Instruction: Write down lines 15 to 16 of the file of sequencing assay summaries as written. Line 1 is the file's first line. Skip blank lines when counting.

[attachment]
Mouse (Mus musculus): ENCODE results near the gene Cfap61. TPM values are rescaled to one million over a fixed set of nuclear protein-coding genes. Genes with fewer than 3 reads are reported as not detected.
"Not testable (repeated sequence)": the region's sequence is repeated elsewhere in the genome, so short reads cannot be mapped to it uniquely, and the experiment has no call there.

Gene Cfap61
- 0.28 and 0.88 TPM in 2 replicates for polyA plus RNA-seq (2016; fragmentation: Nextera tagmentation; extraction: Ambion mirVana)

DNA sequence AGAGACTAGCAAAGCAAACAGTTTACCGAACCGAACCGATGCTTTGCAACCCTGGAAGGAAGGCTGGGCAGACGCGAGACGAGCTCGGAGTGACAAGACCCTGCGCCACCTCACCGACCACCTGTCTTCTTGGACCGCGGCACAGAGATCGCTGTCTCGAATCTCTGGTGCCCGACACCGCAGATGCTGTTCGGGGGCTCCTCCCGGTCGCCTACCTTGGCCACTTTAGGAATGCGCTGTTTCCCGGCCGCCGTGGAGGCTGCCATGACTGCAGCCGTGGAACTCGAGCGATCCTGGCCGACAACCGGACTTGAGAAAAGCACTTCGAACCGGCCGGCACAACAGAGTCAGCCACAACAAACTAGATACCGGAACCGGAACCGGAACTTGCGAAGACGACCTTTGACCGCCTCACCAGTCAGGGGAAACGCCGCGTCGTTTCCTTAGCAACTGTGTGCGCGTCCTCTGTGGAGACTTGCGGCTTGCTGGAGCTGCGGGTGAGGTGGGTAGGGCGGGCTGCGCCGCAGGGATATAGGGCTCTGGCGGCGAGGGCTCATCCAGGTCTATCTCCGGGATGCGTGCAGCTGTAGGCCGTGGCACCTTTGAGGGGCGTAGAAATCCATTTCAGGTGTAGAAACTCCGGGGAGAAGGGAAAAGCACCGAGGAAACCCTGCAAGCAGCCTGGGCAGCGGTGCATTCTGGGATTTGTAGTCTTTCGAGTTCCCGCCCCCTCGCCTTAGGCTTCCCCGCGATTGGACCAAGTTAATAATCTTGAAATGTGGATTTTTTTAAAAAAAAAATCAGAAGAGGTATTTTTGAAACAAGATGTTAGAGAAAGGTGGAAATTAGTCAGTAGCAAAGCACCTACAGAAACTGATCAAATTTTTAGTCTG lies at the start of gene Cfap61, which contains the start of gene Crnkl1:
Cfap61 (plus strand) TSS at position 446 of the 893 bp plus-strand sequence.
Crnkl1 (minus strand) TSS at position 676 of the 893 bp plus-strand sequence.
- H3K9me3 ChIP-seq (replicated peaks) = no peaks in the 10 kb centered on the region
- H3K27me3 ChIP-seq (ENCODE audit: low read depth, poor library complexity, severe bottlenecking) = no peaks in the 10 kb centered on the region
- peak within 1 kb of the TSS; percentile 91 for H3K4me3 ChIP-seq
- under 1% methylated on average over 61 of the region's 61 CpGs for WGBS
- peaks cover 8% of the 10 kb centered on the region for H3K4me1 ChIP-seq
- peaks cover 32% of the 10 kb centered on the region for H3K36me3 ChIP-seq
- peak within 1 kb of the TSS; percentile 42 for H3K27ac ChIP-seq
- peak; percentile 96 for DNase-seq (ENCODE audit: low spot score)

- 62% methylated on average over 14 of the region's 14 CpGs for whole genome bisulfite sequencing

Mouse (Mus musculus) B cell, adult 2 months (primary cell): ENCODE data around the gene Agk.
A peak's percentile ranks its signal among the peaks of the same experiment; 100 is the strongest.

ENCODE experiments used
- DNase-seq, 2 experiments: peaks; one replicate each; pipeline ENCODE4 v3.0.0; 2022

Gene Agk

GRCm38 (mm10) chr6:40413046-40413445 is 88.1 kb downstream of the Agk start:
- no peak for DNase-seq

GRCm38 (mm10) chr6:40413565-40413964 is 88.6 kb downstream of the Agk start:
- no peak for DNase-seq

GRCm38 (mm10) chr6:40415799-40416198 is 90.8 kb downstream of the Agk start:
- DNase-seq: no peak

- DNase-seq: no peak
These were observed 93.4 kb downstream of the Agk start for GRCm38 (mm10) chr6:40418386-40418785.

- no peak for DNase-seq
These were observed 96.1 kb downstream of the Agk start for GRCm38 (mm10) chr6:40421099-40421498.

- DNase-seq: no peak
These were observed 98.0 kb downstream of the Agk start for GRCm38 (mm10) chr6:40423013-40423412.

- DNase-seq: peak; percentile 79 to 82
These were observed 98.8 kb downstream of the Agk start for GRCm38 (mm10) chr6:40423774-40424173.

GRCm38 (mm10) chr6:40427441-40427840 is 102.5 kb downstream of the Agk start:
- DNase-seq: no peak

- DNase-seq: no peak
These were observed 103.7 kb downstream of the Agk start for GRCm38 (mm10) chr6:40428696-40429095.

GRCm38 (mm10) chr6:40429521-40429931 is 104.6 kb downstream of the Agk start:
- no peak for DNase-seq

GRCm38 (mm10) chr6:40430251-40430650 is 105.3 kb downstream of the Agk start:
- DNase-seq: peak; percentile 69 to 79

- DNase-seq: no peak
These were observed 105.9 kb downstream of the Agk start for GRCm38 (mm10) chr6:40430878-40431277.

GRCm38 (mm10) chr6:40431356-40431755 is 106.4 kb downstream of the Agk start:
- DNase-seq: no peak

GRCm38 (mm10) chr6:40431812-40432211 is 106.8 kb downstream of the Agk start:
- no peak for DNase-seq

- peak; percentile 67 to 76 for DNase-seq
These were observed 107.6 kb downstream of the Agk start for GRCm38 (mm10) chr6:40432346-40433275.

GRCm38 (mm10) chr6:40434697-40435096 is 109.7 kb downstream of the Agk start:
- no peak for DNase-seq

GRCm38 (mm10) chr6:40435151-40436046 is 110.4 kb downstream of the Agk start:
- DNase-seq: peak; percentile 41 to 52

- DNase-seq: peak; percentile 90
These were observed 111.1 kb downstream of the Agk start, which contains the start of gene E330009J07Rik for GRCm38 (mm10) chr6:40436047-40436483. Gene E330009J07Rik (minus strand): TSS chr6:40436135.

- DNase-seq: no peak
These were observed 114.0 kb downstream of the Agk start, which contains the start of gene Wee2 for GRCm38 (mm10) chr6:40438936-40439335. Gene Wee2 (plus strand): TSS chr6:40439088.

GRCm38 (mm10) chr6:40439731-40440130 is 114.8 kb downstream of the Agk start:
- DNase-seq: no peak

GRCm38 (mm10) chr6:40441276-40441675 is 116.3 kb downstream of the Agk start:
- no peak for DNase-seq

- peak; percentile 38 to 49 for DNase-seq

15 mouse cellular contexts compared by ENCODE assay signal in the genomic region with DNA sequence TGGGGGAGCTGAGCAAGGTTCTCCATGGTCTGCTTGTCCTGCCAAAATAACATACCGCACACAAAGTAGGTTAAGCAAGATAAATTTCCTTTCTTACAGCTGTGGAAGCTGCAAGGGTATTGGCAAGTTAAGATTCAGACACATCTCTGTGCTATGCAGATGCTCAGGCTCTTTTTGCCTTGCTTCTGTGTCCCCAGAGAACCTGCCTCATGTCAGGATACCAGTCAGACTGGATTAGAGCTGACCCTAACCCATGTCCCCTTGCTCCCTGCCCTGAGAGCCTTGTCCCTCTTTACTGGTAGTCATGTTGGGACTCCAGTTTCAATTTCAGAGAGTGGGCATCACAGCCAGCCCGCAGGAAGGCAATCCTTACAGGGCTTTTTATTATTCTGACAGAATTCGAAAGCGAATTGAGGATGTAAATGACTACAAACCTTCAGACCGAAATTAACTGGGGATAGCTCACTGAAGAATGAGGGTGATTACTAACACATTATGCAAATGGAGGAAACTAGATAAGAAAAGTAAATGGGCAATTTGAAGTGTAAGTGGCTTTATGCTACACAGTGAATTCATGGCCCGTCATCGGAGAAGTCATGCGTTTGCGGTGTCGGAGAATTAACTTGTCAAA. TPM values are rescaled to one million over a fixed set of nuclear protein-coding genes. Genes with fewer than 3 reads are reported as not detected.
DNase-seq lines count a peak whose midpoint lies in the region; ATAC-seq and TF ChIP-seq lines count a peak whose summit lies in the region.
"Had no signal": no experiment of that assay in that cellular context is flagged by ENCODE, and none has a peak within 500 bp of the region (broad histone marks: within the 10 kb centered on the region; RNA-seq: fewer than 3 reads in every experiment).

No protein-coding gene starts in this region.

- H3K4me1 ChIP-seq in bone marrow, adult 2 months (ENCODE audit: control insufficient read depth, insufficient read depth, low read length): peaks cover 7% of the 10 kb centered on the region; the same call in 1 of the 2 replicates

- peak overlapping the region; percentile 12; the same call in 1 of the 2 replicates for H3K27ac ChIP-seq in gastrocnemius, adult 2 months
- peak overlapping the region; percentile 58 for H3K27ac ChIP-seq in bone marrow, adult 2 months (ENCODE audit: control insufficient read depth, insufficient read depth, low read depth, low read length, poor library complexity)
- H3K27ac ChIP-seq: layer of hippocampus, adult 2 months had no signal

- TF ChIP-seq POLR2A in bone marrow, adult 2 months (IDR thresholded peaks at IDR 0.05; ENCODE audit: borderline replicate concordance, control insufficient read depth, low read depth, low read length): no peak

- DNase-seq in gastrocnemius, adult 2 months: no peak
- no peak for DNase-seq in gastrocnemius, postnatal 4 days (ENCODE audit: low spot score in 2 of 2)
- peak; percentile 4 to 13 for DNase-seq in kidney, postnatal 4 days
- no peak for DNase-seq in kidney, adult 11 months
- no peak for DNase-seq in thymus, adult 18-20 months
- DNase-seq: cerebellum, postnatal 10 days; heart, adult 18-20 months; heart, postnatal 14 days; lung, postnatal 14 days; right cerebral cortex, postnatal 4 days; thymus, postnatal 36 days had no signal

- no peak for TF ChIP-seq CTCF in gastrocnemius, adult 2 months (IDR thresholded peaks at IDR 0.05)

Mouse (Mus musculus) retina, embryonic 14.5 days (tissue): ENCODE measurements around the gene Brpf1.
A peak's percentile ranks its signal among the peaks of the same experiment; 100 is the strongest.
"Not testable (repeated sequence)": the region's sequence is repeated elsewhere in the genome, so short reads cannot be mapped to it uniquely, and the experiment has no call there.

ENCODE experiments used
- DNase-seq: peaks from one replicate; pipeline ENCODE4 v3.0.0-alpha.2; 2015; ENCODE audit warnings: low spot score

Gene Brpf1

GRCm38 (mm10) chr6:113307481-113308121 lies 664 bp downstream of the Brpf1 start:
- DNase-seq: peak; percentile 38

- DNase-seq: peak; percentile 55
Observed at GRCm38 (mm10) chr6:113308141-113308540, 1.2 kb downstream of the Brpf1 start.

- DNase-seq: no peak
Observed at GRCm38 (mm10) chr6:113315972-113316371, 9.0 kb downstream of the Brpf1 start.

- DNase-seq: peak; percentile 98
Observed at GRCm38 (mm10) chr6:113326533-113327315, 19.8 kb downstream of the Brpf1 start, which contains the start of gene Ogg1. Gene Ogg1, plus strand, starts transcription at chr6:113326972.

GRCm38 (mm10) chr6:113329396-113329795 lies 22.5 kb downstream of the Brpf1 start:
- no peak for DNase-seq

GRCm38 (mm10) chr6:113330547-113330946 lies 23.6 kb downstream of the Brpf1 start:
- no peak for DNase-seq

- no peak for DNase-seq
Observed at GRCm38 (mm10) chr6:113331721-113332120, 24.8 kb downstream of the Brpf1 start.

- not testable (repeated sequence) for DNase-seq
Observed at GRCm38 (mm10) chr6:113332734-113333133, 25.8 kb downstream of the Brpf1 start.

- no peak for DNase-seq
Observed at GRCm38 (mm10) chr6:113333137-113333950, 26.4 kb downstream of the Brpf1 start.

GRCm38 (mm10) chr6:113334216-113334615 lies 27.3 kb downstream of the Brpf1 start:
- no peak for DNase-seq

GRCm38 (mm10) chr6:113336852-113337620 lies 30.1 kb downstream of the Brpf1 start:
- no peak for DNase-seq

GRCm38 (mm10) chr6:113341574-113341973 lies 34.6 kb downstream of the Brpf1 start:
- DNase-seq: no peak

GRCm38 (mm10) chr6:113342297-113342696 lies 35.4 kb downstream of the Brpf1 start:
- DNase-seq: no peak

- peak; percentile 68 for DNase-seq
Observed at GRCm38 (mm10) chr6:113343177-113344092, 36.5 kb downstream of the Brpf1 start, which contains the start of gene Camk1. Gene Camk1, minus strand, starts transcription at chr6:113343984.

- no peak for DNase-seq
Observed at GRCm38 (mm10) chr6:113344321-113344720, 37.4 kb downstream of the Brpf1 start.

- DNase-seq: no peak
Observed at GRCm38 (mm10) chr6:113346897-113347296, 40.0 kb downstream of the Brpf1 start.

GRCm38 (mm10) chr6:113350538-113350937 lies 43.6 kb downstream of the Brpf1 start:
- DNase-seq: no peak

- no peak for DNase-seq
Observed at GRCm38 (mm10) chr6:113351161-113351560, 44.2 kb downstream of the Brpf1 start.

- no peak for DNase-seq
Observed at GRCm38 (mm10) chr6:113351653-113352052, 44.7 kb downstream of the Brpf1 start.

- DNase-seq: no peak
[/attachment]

- peak; percentile 96 for DNase-seq (ENCODE audit: low spot score)

- 62% methylated on average over 14 of the region's 14 CpGs for whole genome bisulfite sequencing